Somewhere around 19th Street and Park Avenue South you have the collision of three distinct New York neighborhoods: The Flat Iron District, Union Square, and Gramercy. And I’m currently sitting at the Starbucks that sits there on the border. Since I’ve already visited the former two neighborhoods, let’s focus on the latter.
Gramercy is a neighborhood structured around Gramercy Park. This park is unique for NYC in the fact that it is a private park, and only residents with a key can obtain access. No worries though, the park is actually quite small, and all a member of the general public need do is walk a few blocks west or south to the nearest public park. Trust me, Manhattan is not having a park shortage. But this disposition toward solitude may reveal why Gramercy, the neighborhood, has gained the reputation of being very quiet and reserved.
One peculiar fact about the Starbucks on 19th and Park is that it has one entrance that leads into the street and another that leads into a Bank of America. In case you were wondering the natural progression of the average caffeine addict, it goes bank –> Starbucks. And this location just expedited the process. There’s also a Chase directly across the street in case you’re not down with BofA.
Although not the most impressive of Starbucks, this one is not without its charms. The two red armchairs and poster sized image of an Italian scooter are two notable characteristics.
The Starbucks on the north-west corner of Union Square Park further exemplifies my theory that not all Starbucks are created equal. This location is first-rate. Rivaling the SoHo location on Spring and Crosby and far outweighing its sister store just on Union Square East.
What places this Starbucks a notch above the rest?
Location is definitely a bragging right. It’s not too far from anything. Just steps from Union Square and transportation goodness, this Starbucks is also right off of 5th Avenue and a fresh patch of retail stores. Shopping doesn’t interest you? Keep walking past 5th, and before you know it you’re in Chelsea — and why wouldn’t you want to be in Chelsea? Or you can travel south and take your pick between Greenwich Village or East Village.
Other then it’s prime real-estate, this Starbucks flaunts many noteworthy characteristics. It has a front and back entrance, keeping the line from flooding into the two — yes two — seating areas. It has copious amounts of chairs and tables that don’t really seem to fill despite the ever-flowing crowd. The bathroom is far removed from view by a tiny hall in the back. The neoclassical decor — with chain dangling lights and short leather chairs — is a design to admire. And it’s open til midnight daily.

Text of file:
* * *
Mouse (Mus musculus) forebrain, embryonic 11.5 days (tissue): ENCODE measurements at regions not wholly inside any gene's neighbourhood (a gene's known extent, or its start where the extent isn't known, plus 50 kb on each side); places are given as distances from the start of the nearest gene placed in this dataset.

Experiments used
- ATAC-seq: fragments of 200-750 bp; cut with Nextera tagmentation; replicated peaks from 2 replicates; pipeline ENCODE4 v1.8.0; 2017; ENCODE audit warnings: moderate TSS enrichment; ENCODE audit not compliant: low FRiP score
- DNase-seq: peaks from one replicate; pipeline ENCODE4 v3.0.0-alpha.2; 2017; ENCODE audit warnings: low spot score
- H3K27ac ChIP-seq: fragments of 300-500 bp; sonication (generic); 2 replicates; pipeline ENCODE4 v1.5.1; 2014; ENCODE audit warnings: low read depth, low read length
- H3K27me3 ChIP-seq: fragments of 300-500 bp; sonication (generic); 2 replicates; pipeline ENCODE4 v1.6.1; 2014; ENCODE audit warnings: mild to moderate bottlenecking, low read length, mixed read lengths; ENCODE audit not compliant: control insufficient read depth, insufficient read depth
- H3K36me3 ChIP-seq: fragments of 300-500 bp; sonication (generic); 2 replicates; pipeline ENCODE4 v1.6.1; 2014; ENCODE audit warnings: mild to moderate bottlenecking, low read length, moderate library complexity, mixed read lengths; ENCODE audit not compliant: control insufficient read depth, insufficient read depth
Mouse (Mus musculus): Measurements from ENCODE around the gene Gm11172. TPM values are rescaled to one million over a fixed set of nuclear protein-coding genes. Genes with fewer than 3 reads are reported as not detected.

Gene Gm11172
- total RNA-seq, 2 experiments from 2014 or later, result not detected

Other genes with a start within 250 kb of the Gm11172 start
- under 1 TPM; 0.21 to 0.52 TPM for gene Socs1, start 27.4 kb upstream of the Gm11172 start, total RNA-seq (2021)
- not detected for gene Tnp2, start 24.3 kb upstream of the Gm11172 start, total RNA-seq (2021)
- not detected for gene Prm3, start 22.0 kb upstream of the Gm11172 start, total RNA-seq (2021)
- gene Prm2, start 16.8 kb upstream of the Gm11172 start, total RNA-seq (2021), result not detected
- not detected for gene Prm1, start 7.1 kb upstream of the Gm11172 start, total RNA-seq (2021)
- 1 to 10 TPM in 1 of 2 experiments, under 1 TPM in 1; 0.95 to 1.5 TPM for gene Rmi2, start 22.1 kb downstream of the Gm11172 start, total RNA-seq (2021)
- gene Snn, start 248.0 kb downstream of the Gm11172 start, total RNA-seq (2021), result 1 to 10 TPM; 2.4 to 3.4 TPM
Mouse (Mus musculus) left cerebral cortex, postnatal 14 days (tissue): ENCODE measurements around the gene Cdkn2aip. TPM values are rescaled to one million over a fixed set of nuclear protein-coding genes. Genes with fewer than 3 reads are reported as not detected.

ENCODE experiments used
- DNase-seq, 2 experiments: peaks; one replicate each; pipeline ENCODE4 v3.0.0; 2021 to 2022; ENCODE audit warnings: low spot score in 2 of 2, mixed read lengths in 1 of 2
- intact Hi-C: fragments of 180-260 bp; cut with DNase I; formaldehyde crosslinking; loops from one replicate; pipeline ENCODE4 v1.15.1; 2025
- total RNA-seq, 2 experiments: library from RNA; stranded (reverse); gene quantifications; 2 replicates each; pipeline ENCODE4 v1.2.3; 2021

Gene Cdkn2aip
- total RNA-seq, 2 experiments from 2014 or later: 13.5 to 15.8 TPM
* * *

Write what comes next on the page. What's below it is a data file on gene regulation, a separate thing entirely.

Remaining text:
Great for a quick cup on-the-go, but you may find yourself tempted to sit and stay awhile.
As I crossed through the park on my way to the Starbucks on the corner of 15th and Union Square, I became filled with admiration for New York. It wasn’t the mild and sunny day, beautiful tall buildings, or the statue of George Washington that did it — it was the naked trees.
Growing up in Central Florida, the variety of trees ranged from palm and pine — and let’s face it no one likes pine trees, they’re the green-headed step-child of Mother Nature, and palm trees wear thin after a few weeks of nothing else. New York’s parks, on the other hand, offer a variety of trees that are visually appealing even when bare. And those who feel confined by the skyscrapers and flashing lights need only to walk to Central Park to get their nature-fix.
Of course, I didn’t move to NYC for the trees… I moved for the Starbucks. Obviously!
This location is a mixed bag of sorts. Although it’s a very large store, it is also mere feet from one of the Union Square subway entrances — really bringing in the masses. There are three separate seating areas strategically spread throughout the space, but they’re strictly business — no comfy chairs in sight. The barista bar is placed in the center of it all, with a well-structured line system for tackling the large crowds. Only problem is the registers are a good 10-15 feet from the front of the line, sot the baristas almost have to shout to get the attention of those not acquainted with how a Starbucks line should work.
If I lived in the area this would be a hit & run Starbucks only — but you can always take your coffee to go and sit in the park to admire the trees.